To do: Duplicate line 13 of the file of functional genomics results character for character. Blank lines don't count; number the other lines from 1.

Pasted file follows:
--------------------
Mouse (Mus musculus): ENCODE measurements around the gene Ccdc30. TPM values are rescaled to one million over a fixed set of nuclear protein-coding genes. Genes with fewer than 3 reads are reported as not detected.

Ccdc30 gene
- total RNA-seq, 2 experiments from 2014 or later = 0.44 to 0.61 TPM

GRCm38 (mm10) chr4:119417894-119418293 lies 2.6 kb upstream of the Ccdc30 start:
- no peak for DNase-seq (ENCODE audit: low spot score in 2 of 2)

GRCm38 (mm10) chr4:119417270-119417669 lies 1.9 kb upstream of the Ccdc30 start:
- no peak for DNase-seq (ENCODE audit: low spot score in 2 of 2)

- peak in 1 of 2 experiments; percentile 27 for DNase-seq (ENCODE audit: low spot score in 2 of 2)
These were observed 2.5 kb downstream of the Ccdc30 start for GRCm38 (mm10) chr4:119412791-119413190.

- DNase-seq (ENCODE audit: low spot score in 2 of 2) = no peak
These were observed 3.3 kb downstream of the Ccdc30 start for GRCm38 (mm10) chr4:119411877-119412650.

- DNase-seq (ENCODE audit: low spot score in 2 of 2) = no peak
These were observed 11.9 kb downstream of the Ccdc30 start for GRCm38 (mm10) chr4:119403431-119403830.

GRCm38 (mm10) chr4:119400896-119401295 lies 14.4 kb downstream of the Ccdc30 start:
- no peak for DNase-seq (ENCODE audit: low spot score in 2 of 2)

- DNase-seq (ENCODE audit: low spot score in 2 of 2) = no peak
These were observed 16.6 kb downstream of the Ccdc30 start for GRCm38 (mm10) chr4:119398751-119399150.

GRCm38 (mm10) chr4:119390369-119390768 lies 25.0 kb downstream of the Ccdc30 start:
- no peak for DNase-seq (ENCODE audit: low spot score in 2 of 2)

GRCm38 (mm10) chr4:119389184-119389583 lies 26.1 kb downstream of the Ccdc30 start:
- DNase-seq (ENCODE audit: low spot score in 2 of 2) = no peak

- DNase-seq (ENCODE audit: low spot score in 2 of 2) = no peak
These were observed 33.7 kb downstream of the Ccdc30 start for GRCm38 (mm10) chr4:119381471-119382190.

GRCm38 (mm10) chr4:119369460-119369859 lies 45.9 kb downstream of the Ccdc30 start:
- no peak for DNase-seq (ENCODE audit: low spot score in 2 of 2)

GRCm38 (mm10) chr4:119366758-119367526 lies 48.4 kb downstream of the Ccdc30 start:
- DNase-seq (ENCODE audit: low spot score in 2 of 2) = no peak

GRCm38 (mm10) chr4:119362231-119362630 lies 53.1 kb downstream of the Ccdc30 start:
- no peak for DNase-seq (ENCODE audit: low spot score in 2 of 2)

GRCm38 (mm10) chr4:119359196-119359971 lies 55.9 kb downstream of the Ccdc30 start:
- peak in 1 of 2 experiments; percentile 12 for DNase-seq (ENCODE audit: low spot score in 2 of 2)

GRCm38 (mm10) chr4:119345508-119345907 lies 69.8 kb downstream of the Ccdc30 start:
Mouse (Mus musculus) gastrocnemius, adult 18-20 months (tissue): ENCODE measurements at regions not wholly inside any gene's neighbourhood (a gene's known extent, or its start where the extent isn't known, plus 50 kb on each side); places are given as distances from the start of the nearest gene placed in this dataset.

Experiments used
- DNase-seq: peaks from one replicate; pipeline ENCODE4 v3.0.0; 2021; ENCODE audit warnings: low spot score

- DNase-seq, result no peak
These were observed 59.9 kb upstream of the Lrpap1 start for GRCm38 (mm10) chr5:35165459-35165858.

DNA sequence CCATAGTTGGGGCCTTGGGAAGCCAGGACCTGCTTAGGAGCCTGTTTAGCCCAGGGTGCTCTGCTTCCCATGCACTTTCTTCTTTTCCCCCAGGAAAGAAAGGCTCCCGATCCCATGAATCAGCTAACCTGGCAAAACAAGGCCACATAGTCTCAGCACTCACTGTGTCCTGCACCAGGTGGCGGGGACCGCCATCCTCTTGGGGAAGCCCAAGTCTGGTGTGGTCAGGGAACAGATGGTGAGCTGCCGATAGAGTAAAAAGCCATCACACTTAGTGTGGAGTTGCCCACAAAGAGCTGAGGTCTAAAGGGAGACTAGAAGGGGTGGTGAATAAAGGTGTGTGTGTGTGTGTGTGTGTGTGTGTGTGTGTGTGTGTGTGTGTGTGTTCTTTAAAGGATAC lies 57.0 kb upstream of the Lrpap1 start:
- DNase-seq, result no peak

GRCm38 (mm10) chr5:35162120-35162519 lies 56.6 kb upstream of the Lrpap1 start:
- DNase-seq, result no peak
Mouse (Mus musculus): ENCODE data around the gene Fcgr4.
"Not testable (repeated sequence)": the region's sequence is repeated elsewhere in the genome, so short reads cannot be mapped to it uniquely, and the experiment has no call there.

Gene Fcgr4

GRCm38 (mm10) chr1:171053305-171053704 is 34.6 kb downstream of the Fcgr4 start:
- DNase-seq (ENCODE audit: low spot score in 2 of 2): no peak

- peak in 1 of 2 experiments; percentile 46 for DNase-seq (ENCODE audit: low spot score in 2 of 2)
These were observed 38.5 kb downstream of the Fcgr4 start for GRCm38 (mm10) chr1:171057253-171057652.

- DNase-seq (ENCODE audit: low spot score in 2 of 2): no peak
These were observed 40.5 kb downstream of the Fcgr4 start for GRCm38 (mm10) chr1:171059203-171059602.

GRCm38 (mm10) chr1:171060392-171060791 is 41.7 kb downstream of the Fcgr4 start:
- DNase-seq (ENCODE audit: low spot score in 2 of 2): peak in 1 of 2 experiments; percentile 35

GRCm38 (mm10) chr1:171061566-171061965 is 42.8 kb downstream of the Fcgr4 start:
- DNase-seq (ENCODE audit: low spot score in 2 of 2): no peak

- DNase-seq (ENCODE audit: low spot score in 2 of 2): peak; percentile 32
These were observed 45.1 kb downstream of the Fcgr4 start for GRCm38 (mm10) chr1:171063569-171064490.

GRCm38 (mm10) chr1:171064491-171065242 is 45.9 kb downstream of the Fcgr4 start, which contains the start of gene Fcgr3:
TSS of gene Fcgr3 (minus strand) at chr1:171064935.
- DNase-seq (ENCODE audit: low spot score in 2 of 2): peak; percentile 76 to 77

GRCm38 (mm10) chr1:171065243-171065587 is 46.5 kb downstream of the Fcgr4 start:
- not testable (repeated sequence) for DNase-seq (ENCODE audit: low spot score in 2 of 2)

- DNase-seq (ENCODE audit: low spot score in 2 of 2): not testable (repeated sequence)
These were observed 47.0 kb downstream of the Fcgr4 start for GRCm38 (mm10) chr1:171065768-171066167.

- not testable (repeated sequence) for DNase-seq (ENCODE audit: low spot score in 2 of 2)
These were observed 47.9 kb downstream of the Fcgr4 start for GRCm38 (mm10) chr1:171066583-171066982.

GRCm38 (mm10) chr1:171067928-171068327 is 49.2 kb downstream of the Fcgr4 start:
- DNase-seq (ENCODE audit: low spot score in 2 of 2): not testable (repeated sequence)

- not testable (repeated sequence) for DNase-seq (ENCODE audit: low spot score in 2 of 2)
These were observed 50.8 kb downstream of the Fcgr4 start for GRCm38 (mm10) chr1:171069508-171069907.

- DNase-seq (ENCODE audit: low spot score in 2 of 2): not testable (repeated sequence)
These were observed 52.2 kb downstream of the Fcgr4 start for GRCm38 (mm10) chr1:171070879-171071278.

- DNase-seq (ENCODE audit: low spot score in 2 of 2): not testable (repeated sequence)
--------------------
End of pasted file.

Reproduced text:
These were observed 11.9 kb downstream of the Ccdc30 start for GRCm38 (mm10) chr4:119403431-119403830.